‘The First Omen’ Review: This Horror Prequel Suffers From an Extreme and Tedious Story

Nell Tiger Free stars in a grotesque yet uninteresting film about the birth of Damien Thorn

"The First Omen"
"The First Omen" (Credit: 20th Century)

Richard Donner’s “The Omen” began when Robert Thorn, played by Gregory Peck, replaced his wife’s dead baby with the literal son of the devil. But did you ever wonder how that baby was born in the first place? The producers of “The First Omen” are hoping the answer is yes and they’re hoping your standards aren’t high.

Let’s be frank: “The Omen” movies, love them or hate them, have never been subtle or classy. They’re known for Jerry Goldsmith’s throbbing choral score and their gory supernatural death scenes, which laid a Satanic foundation for the non-denominational “Final Destination” series decades later. Gregory Peck didn’t bring respectability to “The Omen;” “The Omen” took it from him. And the only reason we don’t say the same thing about William Holden in “Damien: Omen II” is because nobody seems to care very much about “Damien: Omen II” except for Meshach Taylor’s epic elevator death.

Director and co-writer Arkasha Stevenson’s prequel, “The First Omen,” is frustrating in the way many prequels are frustrating. The events of the original four films — the remake doesn’t seem to count — are sacrosanct and cannot be altered. So most of “The First Omen” is just about getting us where we know the plot has to go.

Stevenson seems painfully aware of how boring this path is, so she spruces “The First Omen” up with absurd goriness and a handful of revelations (all puns intended) that don’t add up to much because they can’t add up to much. The new movie’s twists can only exist if they don’t contradict the previous films, so only a few surprises are even possible and those surprises can only happen in unsurprising ways.

“The First Omen” begins with Margaret (Nell Tiger Free, “Game of Thrones”), an American who moves to Rome to become a nun. She’s living at a creepy orphanage full of creepy people, like a little girl named Carlita (Nicole Sorace) who is kept separate from the other girls and draws creepy pictures. Another nun, who looks creepy, proceeds to act creepy and then creepily copies one of the creepier deaths in the original series, except now it’s completely on fire, which makes it less creepy and borderline ridiculous.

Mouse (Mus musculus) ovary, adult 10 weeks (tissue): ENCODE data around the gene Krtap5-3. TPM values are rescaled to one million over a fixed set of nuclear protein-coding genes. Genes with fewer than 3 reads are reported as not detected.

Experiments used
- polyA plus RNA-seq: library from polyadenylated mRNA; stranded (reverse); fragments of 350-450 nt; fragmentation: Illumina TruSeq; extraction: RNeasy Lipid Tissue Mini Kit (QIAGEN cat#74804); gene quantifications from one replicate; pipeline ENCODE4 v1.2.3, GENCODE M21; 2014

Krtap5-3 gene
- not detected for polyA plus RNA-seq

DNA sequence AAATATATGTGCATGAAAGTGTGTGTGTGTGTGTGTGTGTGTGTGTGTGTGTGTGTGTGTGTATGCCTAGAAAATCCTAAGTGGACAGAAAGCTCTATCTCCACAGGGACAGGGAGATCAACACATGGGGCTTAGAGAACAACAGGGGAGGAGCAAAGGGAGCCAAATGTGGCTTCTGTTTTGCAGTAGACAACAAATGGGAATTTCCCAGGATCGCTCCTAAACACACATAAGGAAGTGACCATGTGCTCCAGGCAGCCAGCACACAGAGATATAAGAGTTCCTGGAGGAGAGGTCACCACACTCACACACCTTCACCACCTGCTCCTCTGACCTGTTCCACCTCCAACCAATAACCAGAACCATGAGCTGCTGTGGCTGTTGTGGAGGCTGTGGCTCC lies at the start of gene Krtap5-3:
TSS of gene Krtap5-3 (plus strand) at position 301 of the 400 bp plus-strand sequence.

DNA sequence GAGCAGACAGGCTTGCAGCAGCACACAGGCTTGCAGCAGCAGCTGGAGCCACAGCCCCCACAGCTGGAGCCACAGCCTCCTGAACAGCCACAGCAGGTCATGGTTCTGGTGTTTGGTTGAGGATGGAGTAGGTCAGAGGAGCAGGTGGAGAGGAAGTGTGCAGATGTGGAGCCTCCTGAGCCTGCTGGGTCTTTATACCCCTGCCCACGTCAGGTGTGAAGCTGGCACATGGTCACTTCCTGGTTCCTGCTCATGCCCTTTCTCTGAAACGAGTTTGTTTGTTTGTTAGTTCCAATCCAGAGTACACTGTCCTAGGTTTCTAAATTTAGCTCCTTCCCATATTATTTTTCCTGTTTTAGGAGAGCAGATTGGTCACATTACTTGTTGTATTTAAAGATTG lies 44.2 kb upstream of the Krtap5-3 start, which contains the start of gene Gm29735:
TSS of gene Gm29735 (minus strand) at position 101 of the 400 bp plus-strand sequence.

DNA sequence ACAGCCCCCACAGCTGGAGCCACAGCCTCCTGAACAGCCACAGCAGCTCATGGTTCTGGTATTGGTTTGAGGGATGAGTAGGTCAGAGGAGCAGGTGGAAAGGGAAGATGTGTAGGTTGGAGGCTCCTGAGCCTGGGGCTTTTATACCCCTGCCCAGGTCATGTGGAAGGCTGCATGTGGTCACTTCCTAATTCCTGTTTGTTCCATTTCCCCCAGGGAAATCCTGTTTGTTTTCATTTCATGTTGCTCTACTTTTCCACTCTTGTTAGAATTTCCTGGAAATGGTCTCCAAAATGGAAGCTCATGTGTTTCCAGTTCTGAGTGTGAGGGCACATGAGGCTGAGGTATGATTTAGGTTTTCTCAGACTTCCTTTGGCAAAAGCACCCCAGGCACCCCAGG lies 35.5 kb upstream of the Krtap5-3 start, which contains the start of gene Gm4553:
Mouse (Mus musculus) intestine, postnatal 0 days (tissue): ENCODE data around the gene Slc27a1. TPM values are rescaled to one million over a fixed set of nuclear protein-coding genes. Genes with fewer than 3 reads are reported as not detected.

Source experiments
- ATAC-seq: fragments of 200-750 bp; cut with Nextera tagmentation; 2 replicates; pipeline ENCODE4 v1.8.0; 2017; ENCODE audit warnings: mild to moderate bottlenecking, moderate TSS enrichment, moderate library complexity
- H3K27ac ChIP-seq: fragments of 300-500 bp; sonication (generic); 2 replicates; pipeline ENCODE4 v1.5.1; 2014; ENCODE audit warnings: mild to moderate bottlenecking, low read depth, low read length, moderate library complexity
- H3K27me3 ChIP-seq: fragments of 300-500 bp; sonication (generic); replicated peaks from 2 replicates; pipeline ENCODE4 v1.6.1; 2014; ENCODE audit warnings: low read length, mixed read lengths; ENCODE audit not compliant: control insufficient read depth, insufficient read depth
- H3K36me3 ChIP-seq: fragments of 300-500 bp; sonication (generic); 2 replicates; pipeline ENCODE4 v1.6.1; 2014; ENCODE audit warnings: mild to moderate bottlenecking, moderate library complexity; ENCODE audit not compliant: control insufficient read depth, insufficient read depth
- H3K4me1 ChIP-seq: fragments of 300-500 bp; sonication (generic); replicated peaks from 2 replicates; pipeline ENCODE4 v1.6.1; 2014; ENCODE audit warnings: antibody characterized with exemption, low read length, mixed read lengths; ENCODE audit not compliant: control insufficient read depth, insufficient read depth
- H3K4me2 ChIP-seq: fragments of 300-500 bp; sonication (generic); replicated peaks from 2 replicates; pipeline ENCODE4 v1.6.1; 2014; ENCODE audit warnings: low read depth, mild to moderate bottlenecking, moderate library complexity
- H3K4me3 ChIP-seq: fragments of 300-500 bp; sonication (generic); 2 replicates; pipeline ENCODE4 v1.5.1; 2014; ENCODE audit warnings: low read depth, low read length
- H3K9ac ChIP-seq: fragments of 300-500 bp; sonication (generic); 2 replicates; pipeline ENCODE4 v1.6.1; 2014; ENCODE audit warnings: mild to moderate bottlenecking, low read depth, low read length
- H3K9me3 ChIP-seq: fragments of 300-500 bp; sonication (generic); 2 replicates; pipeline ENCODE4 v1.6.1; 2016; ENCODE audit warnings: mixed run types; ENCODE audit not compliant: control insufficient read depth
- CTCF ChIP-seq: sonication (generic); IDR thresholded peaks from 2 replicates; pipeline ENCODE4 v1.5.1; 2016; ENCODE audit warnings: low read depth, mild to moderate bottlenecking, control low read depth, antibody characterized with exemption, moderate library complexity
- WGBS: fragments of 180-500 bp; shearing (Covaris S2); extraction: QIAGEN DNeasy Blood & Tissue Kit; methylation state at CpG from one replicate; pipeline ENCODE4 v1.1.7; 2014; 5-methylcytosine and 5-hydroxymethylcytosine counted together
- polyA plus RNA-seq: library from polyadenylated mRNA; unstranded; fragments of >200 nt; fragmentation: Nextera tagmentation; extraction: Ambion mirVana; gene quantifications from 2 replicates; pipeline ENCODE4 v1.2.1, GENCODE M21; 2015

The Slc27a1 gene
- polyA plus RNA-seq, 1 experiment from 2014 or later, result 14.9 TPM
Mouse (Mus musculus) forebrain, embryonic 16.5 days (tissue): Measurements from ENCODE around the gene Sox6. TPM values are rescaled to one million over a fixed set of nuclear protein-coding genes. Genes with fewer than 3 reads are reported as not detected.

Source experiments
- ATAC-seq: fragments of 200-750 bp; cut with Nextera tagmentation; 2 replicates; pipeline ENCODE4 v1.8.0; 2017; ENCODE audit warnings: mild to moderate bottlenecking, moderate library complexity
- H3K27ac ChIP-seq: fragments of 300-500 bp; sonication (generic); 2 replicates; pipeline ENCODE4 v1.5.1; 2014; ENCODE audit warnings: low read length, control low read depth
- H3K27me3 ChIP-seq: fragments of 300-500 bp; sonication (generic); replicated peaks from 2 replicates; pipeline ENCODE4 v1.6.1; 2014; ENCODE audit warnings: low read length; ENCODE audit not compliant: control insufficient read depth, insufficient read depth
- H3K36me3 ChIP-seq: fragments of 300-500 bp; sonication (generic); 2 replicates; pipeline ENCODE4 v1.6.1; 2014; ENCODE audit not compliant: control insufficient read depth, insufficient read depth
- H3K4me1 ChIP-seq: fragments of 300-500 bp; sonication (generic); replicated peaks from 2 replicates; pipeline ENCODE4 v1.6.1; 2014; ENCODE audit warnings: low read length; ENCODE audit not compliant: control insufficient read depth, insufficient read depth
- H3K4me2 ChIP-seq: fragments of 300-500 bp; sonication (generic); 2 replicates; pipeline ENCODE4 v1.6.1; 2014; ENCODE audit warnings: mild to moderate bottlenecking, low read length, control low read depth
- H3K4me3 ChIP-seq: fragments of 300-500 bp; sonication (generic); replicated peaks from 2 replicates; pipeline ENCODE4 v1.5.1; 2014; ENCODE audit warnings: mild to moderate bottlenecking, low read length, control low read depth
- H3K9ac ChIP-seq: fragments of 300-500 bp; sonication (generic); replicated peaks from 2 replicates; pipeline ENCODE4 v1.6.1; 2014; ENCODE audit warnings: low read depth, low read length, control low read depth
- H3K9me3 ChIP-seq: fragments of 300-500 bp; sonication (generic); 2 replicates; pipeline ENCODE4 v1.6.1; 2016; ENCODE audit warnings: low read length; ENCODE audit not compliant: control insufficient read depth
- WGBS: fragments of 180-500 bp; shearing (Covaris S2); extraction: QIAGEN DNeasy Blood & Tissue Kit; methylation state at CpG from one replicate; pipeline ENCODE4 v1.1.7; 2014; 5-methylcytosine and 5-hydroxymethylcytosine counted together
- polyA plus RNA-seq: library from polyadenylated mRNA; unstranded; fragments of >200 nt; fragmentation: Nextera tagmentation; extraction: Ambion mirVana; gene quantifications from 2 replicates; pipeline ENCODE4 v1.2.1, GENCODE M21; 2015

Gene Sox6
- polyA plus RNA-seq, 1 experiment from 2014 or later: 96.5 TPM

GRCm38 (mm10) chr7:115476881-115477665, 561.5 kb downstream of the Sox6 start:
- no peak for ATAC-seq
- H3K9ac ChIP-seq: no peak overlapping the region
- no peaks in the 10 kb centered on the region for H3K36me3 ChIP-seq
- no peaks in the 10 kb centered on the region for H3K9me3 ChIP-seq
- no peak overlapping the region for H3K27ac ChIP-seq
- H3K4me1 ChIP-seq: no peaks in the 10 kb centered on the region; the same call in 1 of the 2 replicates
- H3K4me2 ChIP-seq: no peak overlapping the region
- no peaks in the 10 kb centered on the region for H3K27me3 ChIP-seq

A rogue priest named Father Brennan (Ralph Ineson, “The Green Knight”) asks for Margaret’s help uncovering a sinister conspiracy inside the church. Believe it or not, the birth of the Antichrist might be involved. So Margaret starts poking around and eventually some very, very gross things happen.

It’s not surprising that a film about giving birth to the Antichrist in a nunnery has some hangups about pregnancy and, in particular, the Catholic church’s stance on abortion. In case you haven’t heard, they’re against it. Arkasha Stevenson’s “The First Omen” isn’t afraid to argue that having an abortion can be a good thing, but then again, it only says this in the context of the apocalypse getting involved.

And again, “The First Omen” is a prequel about how the Antichrist was born, so although the theme of abortion is an interesting direction for this movie to go, it doesn’t seem to have been allowed to get very far and that undermines most of what the movie has to say about the topic.

Then again, the “Omen” movies have never had particularly much to say, except that the apocalypse would probably be bad and should be avoided. These films have historically used religion and fanaticism as a backdrop for shocking kills, thematic depth be damned. Stevenson’s film has a much greater investment in its gore than in its characters and story, and when the movie gets grotesque it is, if nothing else, memorable.

It’s easy to imagine this film finding a cult audience, if only for its bizarre violent imagery and one scene in particular, where Nell Tiger Free gets to be completely emotionally and physically unhinged. But despite a few superficial overtures and ham-fisted twists — which are practically pre-ordained, given the prequel’s few narrative options — it has little to offer beyond that extreme mayhem, and even that’s mostly backloaded into the third act.

If you’re looking for gross nun pregnancy stuff you seem to have a lot of options lately. “The First Omen” is one of them. It’s a tired entry in a franchise that’s been tired for about 40 years, but Nell Tiger Free does her weird job well and Arkasha Stevenson proves she can turn brutality into artsiness and, with a more interesting story, probably into fascinating art.

“The First Omen,” for all its many flaws, could turn out to be an effective prelude for the careers of Free and Stevenson, but it’s an underwhelming prelude to “The Omen.”

“The First Omen” hits theaters April 5.

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